NASA and its partners are contributing observations and expertise in response to the April 14-15, 2015 (April 15-16 Japan time), sequence of earthquakes near Kumamoto, Japan. The sequence began with magnitude 6.2 and 6.0 earthquakes, followed a day later by a magnitude 7.0 quake. The earthquakes caused significant regional damage and a humanitarian crisis.
Scientists with the Advanced Rapid Imaging and Analysis project (ARIA), a collaboration between NASA's Jet Propulsion Laboratory, Pasadena, California, and the California Institute of Technology in Pasadena, analyzed interferometric synthetic aperture radar images from the PALSAR-2 instrument on the ALOS-2 satellite operated by the Japan Aerospace Exploration Agency (JAXA) to calculate a map of the deformation of Earth's surface caused by the quake. This false-color map shows the amount of permanent surface movement caused almost entirely by the earthquakes, as viewed by the satellite, during a 42-day interval between two ALOS-2 images acquired on March 7 and April 18, 2016.
In the map, surface displacements are seen as color contours (or "fringes"), where each color cycle represents 4.7 inches (11.9 centimeters) of surface motion. The contours show the land around Kumamoto and along the Futagawa Fault running toward the Aso volcano has moved in a complex pattern. Areas without the color contours have snow or heavy vegetation that affect the radar measurements. Scientists use these maps to build detailed models of the fault and associated land movements to better understand the impact on future earthquake activity. The PALSAR-2 data were provided by JAXA through their science research announcements. The background image is from Google Earth.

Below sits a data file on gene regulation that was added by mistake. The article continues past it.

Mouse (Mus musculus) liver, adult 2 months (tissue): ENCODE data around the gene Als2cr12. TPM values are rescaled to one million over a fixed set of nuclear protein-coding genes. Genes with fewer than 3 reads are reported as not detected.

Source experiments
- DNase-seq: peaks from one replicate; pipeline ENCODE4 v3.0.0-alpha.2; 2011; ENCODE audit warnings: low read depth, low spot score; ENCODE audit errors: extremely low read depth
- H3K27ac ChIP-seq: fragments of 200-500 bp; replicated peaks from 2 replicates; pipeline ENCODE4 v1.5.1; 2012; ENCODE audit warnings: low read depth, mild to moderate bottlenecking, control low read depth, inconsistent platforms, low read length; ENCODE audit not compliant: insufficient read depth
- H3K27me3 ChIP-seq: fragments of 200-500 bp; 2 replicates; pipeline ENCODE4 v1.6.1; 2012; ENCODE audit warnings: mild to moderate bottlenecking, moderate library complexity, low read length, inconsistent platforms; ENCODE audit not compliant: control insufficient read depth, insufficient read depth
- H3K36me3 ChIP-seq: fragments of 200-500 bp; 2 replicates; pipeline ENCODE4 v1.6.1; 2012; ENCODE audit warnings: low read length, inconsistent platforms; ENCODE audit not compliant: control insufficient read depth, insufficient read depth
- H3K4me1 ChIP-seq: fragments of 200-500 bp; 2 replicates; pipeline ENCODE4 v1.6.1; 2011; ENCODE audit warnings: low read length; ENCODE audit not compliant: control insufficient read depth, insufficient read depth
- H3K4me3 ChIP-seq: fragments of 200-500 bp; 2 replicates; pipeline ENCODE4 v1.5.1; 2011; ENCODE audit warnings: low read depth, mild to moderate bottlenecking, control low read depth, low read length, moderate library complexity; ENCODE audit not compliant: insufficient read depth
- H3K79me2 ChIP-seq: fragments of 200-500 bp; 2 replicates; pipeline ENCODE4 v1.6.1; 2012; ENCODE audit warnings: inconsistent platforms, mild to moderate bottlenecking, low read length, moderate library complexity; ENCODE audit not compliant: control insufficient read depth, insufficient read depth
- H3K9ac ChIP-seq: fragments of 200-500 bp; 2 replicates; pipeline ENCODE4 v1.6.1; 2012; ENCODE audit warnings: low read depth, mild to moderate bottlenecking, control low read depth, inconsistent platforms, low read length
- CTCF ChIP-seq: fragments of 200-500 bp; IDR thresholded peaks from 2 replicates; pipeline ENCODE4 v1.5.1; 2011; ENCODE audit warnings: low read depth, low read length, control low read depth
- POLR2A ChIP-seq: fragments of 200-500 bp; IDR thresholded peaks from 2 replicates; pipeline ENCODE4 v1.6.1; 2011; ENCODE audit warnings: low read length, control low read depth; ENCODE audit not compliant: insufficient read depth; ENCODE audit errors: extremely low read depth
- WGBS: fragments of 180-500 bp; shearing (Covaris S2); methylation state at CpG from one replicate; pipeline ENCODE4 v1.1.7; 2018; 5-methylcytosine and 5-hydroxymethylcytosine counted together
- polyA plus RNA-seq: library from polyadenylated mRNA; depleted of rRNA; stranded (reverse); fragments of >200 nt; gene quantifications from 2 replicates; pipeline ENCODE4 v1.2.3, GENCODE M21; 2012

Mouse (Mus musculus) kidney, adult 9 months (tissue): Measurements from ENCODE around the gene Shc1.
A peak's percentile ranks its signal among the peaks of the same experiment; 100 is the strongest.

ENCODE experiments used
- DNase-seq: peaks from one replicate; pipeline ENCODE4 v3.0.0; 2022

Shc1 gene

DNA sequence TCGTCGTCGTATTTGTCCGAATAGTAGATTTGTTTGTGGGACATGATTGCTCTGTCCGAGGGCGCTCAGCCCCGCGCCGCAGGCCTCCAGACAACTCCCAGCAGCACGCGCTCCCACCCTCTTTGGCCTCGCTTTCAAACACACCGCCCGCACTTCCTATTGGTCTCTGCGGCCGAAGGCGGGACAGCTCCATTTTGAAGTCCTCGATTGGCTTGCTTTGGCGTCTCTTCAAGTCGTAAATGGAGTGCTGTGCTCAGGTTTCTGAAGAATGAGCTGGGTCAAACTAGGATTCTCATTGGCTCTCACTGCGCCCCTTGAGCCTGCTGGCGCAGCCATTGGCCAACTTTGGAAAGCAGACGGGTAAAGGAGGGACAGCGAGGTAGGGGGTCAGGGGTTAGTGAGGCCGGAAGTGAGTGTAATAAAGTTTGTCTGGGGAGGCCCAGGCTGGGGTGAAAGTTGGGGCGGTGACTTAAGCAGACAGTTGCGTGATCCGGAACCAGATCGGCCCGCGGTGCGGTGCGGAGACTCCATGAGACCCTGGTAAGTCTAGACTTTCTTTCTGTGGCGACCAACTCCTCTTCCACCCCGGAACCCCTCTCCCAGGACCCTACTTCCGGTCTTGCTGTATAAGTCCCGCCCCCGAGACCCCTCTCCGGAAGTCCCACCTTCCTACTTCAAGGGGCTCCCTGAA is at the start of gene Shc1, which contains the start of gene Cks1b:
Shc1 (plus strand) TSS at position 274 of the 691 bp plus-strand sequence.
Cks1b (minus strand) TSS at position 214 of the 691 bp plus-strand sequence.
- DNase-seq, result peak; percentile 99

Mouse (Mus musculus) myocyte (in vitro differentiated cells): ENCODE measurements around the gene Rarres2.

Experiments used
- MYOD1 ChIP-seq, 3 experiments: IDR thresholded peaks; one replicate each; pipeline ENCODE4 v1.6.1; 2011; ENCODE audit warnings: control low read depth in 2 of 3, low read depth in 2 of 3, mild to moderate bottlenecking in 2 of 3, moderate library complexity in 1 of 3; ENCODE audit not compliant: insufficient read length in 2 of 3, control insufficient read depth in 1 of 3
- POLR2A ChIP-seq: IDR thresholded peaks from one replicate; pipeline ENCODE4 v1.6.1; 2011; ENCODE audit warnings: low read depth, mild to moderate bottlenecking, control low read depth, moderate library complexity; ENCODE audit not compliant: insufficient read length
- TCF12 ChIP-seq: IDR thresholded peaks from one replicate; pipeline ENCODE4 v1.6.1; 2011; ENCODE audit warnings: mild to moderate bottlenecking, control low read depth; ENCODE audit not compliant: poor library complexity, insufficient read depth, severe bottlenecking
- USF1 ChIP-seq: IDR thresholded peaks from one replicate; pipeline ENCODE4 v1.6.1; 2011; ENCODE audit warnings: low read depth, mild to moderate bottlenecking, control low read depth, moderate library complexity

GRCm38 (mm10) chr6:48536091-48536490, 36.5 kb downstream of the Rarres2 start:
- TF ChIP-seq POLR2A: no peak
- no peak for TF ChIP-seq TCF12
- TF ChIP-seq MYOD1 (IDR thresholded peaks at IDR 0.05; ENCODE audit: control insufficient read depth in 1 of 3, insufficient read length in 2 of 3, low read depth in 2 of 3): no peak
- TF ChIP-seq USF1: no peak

For more information about ARIA, visit: http://http://aria.jpl.nasa.gov.